Return to Part 1, Part 2, Part 3 Domesday stayed with the Royal Treasury at Winchester from the late 11th century onwards, although it also moved about with the royal household from time to time. In the 13th century it went to Westminster in London and there, from King John’s reign to Queen Victoria’s, was … Read moreDomesday Book – Part 4 of 4
Return to Part 1, Part 2 A quarter of all land was used as pasture for grazing livestock. Riverside meadows also produced hay. Sheep were plentiful, as were cows, oxen and horses. Goats and pigs were also kept, and fish was sought after on a Friday (for religious reasons). Crops of wheat, barley, oats and … Read moreDomesday Book – Part 3 of 4
Return to Part 1 Domesday is written in Latin. It is easy to read, but not so easy to understand as there are many abbreviations. The documents mention ranks in society, jobs that no longer exist, place names and measurements that are no longer used. However, despite all this, Domesday gives us an insight into … Read moreDomesday Book – Part 2 of 4
Document Number One in the Public Record Office of Britain’s National Archives is the Domesday Book. In 1085, William the Conqueror ordered a survey of his new realm. Over the years, the county-by-county record has been studied by administrators and historians. By Victorian times, Domesday had become a national treasure. Imbued with mythic status, its … Read moreDomesday Book – Part 1 of 4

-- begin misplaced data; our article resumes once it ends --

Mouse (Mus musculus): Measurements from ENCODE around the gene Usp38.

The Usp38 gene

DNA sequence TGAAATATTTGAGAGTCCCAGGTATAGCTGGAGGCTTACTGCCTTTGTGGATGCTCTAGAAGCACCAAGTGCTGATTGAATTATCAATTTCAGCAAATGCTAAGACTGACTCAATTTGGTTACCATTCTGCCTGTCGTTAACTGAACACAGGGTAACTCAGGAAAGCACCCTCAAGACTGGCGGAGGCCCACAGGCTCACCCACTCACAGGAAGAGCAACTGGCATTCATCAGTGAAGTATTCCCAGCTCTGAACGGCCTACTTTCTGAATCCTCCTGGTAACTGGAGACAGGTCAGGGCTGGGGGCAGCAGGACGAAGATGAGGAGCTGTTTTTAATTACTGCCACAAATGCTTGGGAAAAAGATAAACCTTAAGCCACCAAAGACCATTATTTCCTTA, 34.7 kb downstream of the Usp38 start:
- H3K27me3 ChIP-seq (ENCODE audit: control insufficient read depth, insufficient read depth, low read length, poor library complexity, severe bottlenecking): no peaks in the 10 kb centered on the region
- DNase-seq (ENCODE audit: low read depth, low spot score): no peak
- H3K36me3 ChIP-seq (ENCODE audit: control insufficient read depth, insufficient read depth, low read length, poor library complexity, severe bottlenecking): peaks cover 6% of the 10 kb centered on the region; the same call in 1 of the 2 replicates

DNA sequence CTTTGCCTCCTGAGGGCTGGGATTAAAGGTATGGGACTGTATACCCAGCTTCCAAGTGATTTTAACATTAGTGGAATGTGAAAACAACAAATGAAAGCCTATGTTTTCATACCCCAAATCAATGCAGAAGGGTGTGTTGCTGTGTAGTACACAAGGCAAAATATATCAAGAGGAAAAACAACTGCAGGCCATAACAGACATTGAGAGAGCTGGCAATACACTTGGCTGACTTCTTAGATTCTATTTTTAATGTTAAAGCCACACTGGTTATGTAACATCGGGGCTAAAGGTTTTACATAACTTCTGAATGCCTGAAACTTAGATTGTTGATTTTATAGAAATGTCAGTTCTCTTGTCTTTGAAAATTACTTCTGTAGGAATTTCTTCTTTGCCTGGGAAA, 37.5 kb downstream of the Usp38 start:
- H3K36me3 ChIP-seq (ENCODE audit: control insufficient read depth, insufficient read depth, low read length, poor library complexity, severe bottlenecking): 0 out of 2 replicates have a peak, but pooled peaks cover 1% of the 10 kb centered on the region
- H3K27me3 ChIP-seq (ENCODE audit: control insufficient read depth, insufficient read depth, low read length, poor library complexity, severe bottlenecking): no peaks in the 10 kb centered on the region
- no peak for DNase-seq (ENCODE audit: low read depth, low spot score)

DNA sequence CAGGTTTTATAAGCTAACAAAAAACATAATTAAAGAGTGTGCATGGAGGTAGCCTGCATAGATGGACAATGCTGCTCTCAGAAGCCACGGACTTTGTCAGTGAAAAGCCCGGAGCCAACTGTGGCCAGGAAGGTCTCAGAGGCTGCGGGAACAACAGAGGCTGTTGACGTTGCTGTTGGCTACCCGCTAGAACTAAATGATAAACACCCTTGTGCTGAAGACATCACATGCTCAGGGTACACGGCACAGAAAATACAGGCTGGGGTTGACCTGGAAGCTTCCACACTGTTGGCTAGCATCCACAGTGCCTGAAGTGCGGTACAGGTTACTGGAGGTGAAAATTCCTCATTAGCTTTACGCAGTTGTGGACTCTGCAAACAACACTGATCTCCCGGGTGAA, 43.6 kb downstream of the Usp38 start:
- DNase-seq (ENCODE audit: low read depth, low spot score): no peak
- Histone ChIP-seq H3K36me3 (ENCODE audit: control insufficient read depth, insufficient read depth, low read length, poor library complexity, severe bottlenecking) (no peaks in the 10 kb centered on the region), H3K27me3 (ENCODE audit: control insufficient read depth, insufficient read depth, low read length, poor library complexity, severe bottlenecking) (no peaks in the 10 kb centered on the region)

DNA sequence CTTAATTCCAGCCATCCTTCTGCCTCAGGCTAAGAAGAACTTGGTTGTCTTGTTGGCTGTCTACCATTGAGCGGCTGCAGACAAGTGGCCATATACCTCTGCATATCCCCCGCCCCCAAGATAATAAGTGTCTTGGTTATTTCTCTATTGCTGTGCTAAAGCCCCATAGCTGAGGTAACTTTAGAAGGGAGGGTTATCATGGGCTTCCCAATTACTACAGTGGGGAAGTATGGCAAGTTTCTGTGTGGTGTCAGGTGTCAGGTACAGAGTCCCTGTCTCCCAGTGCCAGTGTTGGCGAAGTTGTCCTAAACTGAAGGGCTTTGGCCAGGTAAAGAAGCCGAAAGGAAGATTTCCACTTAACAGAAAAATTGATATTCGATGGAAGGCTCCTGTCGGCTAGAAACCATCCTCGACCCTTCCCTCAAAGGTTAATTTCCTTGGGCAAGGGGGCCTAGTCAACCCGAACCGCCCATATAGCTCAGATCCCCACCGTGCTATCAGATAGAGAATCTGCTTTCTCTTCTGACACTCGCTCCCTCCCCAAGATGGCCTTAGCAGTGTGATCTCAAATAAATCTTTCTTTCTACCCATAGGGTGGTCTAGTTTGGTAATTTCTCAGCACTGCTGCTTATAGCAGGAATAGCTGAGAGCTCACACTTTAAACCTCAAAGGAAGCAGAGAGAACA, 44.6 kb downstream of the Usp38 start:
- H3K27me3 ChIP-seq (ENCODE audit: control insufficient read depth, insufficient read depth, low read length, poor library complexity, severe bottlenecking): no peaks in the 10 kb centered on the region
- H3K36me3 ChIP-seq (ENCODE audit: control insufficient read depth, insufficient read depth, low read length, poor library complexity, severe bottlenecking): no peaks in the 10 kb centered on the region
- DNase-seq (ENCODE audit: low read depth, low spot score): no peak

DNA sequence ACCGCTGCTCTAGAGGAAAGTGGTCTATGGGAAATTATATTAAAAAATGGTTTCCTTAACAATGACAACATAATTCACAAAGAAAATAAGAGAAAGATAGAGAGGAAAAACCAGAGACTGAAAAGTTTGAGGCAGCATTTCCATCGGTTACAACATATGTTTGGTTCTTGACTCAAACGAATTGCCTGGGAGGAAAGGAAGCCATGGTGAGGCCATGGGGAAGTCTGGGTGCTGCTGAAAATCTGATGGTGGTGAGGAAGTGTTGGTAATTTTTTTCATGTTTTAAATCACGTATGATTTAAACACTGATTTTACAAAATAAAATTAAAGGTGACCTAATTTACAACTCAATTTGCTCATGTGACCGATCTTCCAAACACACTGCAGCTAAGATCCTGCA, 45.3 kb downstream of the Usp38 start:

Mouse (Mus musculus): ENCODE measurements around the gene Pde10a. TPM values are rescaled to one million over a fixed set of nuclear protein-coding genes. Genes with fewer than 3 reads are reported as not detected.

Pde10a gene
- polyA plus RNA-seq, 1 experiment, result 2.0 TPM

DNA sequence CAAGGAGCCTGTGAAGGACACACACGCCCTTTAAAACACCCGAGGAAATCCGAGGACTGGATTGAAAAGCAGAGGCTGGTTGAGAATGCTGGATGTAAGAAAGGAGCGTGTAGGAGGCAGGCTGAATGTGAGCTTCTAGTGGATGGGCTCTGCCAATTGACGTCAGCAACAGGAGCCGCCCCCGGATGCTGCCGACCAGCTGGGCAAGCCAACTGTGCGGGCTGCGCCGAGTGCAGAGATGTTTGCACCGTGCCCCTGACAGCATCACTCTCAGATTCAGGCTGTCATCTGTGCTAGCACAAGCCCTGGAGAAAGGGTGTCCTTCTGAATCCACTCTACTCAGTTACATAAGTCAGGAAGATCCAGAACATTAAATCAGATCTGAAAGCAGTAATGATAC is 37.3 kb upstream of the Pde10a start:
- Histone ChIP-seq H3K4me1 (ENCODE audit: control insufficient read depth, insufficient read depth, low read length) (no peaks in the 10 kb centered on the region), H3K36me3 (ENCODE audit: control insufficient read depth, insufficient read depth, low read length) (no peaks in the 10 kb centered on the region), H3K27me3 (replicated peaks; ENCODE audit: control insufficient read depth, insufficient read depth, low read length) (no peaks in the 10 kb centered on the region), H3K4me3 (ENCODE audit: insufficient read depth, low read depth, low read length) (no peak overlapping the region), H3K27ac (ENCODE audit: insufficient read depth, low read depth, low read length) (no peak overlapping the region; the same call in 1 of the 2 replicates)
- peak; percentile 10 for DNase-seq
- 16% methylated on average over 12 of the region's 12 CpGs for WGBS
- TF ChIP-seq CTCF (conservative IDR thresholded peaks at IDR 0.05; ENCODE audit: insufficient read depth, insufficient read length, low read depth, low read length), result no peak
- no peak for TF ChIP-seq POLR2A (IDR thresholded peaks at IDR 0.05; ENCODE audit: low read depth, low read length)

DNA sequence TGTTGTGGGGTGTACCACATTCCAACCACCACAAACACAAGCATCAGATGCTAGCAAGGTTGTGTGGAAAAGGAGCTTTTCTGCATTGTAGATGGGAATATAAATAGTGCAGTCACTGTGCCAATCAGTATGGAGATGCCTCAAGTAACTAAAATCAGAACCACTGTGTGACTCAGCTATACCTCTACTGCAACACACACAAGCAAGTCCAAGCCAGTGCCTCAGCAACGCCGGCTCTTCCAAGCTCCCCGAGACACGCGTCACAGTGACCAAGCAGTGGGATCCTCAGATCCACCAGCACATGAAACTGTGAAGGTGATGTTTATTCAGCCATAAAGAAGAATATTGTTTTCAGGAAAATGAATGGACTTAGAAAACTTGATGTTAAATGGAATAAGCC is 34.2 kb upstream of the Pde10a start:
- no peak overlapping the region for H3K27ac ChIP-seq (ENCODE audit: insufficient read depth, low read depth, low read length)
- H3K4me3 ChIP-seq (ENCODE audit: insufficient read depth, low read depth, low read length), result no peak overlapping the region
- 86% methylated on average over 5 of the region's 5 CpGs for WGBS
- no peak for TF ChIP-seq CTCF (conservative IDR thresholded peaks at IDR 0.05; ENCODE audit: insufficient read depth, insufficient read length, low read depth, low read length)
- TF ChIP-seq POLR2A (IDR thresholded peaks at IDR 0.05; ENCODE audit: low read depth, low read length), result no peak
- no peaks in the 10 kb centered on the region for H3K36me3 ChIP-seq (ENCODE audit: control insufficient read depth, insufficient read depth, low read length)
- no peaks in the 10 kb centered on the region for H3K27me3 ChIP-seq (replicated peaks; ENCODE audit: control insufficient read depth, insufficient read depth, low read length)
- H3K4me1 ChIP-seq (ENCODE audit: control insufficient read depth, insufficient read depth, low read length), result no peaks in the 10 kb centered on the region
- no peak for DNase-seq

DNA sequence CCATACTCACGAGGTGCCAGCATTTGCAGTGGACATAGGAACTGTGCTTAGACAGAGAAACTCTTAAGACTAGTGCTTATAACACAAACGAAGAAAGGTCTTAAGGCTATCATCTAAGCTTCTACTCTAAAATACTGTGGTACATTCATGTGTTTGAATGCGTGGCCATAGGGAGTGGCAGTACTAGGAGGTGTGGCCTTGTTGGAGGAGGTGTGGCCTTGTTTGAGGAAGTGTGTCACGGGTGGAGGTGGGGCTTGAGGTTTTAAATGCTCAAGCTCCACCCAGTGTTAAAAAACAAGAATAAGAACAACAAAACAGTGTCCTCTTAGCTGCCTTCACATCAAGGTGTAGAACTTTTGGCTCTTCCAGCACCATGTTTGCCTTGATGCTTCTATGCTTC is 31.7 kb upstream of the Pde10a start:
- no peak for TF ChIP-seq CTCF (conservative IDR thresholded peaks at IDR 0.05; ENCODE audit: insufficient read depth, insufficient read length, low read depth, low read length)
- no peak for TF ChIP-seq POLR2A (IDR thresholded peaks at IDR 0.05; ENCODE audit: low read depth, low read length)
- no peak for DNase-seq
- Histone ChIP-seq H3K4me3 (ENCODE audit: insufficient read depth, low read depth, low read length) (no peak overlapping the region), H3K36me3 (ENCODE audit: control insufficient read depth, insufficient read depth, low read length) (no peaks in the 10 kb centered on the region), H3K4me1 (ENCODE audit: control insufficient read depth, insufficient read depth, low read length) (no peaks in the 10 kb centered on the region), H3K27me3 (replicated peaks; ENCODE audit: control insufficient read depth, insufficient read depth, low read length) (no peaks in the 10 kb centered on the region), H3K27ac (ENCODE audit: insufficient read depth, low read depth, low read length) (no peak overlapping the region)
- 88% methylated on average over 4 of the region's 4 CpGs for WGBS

Ale was made with grain, mainly barley. The barley was “malted”, that is, left to germinate or start growing in water. The grain was then roasted slowly to stop the seed from growing further. This malt was crushed and boiled in water. After the liquid had cooled, yeast was added. As the yeast reacted with … Read moreBrewing Ale and Making Wine
Open fires provided the means to cook food as well as a source of heat for most people. Peasants and less wealthy people cooked on the fire in the centre of their houses. There was little ventilation and there were no chimneys, so it could get very smoky inside. Food was also cooked outside, as … Read moreMedieval Cooking
…that a paillasse is a thin mattress filled with straw or sawdust and was commonly used in the middle ages. …that a garderobe was a medieval toilet. Usually nothing more than a hole in the outer wall of the castle which dropped into a cess pit or moat. It is also claimed to be a … Read moreMedieval: Did You Know?
1320 – 1346 The black death ravages China and the Middle East 1347 The black death reaches the Crimea, including Kaffa October 1347 The black death enters the port of Messina, Sicily, via trade ships from the east Fall/Winter 1347 Sicily is overwhelmed January 1348 The black death enters France through the port of Marseilles; … Read moreTime Line of the Black Death